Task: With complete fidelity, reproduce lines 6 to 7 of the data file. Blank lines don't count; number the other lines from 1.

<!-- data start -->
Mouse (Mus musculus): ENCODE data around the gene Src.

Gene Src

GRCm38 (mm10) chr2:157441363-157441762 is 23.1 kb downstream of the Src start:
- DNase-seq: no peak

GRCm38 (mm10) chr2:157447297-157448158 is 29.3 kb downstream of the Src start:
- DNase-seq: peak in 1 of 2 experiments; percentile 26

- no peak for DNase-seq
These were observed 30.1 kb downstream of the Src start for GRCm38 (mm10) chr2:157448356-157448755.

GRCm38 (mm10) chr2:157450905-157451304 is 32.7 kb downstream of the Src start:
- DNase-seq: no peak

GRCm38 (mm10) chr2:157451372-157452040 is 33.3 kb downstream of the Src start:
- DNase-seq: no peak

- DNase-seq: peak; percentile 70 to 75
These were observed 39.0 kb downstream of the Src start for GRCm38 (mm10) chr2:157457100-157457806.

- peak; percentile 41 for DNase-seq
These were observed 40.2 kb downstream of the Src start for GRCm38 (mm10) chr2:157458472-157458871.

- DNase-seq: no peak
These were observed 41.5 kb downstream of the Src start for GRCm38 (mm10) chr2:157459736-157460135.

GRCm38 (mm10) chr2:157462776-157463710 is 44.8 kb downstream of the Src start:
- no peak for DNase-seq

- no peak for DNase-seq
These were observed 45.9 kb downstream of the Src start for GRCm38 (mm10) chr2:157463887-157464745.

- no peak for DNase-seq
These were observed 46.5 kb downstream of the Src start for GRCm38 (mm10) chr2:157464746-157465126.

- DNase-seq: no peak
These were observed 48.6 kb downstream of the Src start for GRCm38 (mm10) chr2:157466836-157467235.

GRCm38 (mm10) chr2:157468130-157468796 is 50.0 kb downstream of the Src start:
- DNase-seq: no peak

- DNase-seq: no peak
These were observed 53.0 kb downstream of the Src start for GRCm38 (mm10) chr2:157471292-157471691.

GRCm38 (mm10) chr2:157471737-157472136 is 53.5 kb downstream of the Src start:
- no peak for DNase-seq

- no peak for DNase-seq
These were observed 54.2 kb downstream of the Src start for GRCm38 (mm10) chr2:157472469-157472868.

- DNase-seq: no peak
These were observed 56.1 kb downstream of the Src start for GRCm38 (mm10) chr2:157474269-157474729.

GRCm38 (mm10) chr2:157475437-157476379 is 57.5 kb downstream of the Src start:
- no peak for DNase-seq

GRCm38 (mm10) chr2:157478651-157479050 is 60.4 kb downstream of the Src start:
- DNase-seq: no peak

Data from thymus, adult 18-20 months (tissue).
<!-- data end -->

- DNase-seq: peak in 1 of 2 experiments; percentile 26

- no peak for DNase-seq